Eurovision's Greatest Hits was commissioned by the EBU and produced by the BBC. The concert took place at London's Hammersmith Apollo at the end of March and was screened on BBC1 on Good Friday, which was a nice way to start Easter weekend. Fans of "Strictly Come Dancing" would also recognise the musical director Dave Arch. It was a bright and well-produced broadcast which proved that the BBC would be able to stage a future contest if only given the chance. And let's face it, the way things are going it's about the only sniff of a Eurovision production which the BBC's ever going to get now! (But we live in hope). Presenters Petra Mede and Graham Norton even made reference to that famous 1998 pairing of an Irish man and a Swedish woman...some history repeating here :)
I'd been looking forward to seeing this show ever since it was announced, and I certainly enjoyed it. But if the mostly negative reaction online which followed it was anything to go by, I seem to have been in a minority.
Much of the criticism related to the dated and predictable line-up. Perhaps it's a generational thing: I'm one of the Eurovision "oldies" who has stayed loyal to the contest since my 1970s childhood, therefore the likes of Anne Marie David, Brotherhood of Man etc may have had more relevance for people of my age than for the new generation of fans, who will view Loreen and Conchita Wurst in the same way.
And let's not forget the earlier years of ESC were completely overlooked too. As the years go on, everyone will get older and eventually leave this world behind, so I have no objections to the nostalgia circuit rolling on alongside the modern era's contest. And fast forward to 2035....prepare for all the complaints about Conchita, Loreen, Alexander Rybak and Lena turning up at the 80th anniversary concert in favour of some of the overlooked winners from 2025 or thereabouts......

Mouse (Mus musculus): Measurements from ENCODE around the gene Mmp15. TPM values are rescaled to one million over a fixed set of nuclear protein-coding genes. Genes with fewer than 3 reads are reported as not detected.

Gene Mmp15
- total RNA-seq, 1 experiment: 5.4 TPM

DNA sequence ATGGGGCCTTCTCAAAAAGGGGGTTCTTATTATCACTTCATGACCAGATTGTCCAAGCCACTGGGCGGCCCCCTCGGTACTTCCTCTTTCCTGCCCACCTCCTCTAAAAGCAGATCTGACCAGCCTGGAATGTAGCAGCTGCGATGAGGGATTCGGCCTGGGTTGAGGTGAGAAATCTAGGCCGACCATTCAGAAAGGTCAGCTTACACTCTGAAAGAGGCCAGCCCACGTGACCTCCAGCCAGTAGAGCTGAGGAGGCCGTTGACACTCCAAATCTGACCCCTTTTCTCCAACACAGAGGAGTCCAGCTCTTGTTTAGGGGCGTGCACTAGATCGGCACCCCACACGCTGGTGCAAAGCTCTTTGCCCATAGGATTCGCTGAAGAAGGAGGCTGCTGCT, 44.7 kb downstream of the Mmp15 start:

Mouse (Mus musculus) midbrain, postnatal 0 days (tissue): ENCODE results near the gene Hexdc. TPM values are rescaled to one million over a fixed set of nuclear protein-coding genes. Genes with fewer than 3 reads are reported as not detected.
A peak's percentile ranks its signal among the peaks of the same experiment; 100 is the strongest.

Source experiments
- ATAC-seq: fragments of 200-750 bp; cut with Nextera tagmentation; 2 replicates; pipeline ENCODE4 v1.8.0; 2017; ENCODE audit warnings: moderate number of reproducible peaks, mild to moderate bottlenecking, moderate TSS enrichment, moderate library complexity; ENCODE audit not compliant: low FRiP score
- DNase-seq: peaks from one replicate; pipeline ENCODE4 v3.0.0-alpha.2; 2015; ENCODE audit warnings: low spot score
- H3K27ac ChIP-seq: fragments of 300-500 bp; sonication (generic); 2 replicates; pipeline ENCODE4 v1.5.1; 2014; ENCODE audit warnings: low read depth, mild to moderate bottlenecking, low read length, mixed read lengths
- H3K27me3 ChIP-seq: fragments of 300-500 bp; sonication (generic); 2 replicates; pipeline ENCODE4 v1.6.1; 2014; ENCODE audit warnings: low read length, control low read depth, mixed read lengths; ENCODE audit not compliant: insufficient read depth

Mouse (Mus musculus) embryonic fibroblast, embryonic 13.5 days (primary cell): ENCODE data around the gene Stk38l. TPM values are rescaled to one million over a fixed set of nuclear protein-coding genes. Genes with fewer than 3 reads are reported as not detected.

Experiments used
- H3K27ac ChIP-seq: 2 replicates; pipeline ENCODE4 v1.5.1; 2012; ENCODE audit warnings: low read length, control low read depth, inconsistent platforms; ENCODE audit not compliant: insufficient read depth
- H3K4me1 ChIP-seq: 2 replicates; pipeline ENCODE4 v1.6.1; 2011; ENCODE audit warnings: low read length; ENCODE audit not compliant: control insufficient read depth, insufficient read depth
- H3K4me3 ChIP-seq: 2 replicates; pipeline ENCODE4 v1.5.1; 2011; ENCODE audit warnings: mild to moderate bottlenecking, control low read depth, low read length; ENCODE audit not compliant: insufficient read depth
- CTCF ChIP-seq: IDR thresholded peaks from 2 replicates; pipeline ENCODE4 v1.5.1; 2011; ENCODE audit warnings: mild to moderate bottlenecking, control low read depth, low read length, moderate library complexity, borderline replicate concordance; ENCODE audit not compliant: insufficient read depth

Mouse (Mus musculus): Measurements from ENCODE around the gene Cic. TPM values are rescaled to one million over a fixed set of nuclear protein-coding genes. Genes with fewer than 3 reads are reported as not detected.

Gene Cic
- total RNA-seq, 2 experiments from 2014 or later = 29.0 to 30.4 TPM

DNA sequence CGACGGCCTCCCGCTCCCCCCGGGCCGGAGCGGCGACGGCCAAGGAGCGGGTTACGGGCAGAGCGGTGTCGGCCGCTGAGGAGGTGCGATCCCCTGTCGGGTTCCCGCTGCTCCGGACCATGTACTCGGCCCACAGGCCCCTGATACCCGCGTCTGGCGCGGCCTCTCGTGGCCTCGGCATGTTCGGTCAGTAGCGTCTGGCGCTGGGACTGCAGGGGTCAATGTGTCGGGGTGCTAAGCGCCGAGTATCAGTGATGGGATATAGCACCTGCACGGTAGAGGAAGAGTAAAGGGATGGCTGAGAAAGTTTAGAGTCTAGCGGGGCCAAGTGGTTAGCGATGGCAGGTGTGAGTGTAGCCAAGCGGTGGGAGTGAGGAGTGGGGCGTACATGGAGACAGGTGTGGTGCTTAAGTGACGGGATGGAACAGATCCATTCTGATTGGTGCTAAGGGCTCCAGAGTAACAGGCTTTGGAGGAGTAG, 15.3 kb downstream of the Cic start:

Obviously there were some notable exceptions. Of course there would be no Abba. And I understand that the fragmented versions of Bucks Fizz meant that they were off the list ("Making Your Mind Up" was performed by Bobbysocks in the show finale) but I'm surprised by the absence of Katrina, with or without her Waves. I wondered if she had been asked?
Other more relevant criticism related to the lack of representation from the 'new' countries which have joined the contest in the last 20 years. Apart from Russia, there was no 'Eastern' representation, although it has to be said that "I Wanna" and to a lesser extent "Everybody" wouldn't have been remembered as 'greatest hits' by any means; but where was "Molitva" for example? Or even "Wild Dances"? (Athough Ruslana probably has much more important things to do in her troubled country).
So what about the acts? 2013 winner Emmelie de Forest kicked off the show with "Only Teardrops" which despite being one of the most overhyped and predetermined winners of recent years, has not aged well. I would have substituted this with another song - probably "Satellite" although I guess Lena is moving on with her career and doesn't want to be part of the whole Eurovision thing?